Yesterday, the Chancellor set out a series of measures to help businesses and to try to get the economy through this. I welcome those measures, but we have to learn from past mistakes. It is not enough to bail out businesses, although that is important; we also have to bail out people. As we build the economic recovery, we have to ensure that the quantitative easing that helps provide liquidity to our economy to help things keep going as best they can in difficult times is also a quantitative easing for the people. By all means, let us call for an increase in SSP, UC and disability benefits, to make sure that people can live with dignity and have a good quality of life if they are unable to work. All those things are important, but instead of quibbling about piecemeal measures, with a bit of mortgage relief here and a bit of rental support there, why do we not just provide every household in this country with the security to know that the Government will provide protection for people’s incomes, so that they can continue to make sensible choices for their families, so that they know that when the end of the month comes and the mortgage or the rent is due they can pay it, and so that they know that when the bills are due and when they have to do their shop, they will be able to pay for this?
I have always been a sceptic about the principle of universal basic income, because I fundamentally believe in an economy and a social security system that redistributes wealth from those who have it to those who need it most. I am also cynical about it because although there are many principled and decent-minded champions of universal basic income on the left of politics, the left should regard the principle with suspicion when some of its leading champions have been right-wing economists, such as the father of free market economics, Adam Smith. There is a right-wing vision of universal basic income that is about dismantling the state and that says, “If we provide everyone with the income, we don’t need to provide the services centrally because people can pay for them.” That is one reason, I suspect, why the Trump Administration have not needed much persuasion to provide a form of basic income.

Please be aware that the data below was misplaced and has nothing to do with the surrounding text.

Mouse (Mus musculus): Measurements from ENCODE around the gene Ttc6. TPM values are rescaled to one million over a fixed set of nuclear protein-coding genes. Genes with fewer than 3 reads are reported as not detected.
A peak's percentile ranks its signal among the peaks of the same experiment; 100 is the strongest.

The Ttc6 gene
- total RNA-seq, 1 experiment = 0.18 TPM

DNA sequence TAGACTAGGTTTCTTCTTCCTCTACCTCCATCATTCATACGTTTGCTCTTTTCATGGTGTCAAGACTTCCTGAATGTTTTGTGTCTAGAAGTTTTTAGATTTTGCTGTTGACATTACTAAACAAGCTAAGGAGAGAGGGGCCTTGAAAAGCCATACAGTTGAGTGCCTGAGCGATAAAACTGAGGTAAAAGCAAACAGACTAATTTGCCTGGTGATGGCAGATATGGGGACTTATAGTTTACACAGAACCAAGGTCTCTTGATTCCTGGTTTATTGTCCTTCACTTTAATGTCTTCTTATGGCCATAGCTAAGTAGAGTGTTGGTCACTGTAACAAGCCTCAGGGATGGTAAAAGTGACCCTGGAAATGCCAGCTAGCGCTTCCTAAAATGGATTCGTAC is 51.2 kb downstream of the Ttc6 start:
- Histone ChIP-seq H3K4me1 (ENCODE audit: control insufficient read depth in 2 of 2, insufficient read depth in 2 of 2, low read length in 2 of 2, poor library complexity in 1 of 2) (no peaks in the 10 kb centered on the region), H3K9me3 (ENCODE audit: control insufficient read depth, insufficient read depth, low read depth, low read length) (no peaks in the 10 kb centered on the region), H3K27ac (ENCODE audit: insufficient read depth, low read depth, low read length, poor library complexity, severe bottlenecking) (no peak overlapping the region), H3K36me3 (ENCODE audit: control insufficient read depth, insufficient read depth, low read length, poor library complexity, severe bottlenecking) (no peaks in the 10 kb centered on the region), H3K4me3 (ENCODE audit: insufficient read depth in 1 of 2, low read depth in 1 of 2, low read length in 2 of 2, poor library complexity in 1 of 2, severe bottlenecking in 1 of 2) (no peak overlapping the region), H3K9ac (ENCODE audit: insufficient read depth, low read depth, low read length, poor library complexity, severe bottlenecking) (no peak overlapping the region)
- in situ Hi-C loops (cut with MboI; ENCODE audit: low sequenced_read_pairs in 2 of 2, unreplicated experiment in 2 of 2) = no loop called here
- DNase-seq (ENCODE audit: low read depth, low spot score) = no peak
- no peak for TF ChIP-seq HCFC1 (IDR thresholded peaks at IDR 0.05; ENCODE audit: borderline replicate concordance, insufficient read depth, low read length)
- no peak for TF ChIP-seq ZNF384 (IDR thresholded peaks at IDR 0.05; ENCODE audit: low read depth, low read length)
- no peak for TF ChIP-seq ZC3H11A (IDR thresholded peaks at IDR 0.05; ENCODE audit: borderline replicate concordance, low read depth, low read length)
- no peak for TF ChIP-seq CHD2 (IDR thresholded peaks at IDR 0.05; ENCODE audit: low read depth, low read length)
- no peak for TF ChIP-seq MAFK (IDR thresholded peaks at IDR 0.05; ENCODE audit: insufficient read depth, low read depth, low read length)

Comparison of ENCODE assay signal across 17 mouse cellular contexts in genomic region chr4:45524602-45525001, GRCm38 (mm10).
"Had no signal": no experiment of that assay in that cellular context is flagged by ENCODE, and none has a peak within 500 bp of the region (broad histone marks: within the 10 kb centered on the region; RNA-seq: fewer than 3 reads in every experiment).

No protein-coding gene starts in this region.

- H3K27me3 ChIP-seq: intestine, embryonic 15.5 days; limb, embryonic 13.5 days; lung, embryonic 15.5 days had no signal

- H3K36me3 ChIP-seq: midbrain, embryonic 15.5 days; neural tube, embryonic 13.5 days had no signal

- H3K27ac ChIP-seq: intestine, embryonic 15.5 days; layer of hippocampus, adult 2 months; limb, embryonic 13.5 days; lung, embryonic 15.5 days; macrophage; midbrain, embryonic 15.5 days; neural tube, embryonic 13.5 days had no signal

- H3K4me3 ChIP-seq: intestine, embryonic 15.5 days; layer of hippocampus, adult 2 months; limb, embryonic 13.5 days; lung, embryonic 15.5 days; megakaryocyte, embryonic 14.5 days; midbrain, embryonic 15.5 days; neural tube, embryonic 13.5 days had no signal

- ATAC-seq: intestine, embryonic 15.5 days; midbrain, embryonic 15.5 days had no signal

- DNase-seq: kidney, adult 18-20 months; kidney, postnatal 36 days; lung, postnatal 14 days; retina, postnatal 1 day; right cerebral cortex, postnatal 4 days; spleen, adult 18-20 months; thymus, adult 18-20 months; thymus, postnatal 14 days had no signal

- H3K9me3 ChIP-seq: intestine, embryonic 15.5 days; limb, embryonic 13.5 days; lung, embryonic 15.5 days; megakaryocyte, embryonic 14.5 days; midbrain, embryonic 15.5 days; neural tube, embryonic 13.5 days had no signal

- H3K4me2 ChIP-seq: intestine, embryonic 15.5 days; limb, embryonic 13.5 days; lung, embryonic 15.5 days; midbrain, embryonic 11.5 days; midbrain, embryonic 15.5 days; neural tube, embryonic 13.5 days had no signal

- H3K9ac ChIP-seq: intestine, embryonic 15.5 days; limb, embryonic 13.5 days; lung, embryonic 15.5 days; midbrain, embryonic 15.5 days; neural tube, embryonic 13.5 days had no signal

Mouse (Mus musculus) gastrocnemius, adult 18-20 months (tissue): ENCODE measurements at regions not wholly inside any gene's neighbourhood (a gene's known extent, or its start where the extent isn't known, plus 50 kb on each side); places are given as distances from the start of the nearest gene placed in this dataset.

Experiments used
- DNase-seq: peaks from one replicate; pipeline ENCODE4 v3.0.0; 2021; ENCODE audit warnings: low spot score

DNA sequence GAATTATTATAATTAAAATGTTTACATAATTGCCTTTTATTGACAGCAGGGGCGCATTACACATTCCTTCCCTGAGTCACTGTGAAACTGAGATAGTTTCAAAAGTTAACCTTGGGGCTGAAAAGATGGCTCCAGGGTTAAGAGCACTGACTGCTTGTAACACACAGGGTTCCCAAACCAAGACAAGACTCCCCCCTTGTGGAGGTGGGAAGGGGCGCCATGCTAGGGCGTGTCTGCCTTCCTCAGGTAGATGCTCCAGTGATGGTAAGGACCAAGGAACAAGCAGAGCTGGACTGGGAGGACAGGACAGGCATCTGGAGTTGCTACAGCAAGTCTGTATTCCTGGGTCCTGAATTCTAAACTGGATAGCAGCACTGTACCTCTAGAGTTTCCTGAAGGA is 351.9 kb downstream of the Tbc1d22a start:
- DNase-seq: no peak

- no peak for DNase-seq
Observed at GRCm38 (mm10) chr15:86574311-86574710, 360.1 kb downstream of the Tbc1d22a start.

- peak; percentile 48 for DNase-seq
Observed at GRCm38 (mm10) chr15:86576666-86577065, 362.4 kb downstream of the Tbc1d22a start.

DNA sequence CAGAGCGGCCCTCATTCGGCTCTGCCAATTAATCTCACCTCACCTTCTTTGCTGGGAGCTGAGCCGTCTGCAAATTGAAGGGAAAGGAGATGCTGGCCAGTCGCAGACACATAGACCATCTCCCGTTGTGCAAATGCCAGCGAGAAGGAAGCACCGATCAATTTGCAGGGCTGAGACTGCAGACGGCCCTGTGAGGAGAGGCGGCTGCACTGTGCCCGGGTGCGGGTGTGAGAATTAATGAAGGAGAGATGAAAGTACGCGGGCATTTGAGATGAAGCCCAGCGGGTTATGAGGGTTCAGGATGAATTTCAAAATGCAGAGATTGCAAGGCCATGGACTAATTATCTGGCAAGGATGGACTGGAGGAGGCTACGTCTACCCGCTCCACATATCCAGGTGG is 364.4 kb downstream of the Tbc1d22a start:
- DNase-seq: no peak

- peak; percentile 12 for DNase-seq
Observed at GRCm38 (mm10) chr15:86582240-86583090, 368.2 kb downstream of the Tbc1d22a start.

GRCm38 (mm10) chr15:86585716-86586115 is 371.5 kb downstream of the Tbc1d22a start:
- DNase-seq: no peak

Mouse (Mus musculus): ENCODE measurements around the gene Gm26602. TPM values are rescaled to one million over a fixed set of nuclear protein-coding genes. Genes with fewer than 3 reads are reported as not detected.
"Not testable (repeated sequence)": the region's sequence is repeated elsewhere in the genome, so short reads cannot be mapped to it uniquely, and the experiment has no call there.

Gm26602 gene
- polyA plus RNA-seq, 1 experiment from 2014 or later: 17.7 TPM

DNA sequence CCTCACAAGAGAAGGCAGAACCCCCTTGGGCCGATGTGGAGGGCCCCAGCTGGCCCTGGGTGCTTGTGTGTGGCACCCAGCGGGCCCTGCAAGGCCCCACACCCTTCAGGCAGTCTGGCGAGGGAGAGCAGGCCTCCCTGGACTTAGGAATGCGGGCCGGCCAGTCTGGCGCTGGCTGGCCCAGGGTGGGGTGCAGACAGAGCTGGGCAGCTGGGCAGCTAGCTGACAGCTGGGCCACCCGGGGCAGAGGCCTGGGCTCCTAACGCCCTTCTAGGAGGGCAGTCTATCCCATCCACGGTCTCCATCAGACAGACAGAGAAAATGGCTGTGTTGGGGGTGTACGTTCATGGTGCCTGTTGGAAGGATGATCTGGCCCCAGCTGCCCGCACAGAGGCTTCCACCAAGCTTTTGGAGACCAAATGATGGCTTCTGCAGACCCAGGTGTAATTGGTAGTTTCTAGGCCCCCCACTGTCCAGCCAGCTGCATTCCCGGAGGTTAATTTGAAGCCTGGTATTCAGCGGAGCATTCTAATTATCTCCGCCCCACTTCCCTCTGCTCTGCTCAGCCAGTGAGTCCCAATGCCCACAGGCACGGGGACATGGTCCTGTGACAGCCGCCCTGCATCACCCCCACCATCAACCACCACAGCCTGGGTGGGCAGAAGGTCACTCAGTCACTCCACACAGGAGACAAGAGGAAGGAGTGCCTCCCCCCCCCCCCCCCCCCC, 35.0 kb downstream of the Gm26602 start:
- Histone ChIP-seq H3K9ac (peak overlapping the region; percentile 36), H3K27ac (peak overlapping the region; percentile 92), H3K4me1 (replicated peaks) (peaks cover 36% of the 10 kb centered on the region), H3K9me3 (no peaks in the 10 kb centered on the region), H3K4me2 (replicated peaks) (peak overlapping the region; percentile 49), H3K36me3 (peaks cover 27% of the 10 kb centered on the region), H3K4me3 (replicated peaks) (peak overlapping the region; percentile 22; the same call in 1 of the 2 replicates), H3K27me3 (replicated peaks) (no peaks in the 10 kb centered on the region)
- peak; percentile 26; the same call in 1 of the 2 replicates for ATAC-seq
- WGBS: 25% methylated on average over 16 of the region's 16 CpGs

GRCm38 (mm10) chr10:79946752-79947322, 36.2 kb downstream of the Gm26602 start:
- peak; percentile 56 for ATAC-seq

But although we should regard the principle with suspicion as an ongoing solution to how we provide social security for people, there is now a strong case for a form of basic income to see us through this crisis. It could be a universal payment made available to everyone, where the tax system is used to recoup the money from those who genuinely do not need it. It could be a form of basic income, where those who need it simply apply for it and then receive it. It could be a form of income protection, as my hon. Friend the Member for Leeds West described, which is already working well in Scandinavia. But one way or another, we have to make sure that families have incomes to see themselves through this crisis, because as we have already heard, the majority of people in this country tonight are one lost payday away from being in a real crisis, and the crisis for them will be a crisis for all of us if demand is further sucked out of the economy. I hope that Ministers will take that message back to the Treasury.
Finally, it is not just the social insecurity system that has left people exposed in this crisis. We have to make sure that this is a turning point. It could be that our political choices further entrench inequality in our society—just as, frankly, the coalition and Conservative Governments did after the last financial crisis, when too many of the political decisions and so-called tough choices meant balancing the books on the backs of the poorest.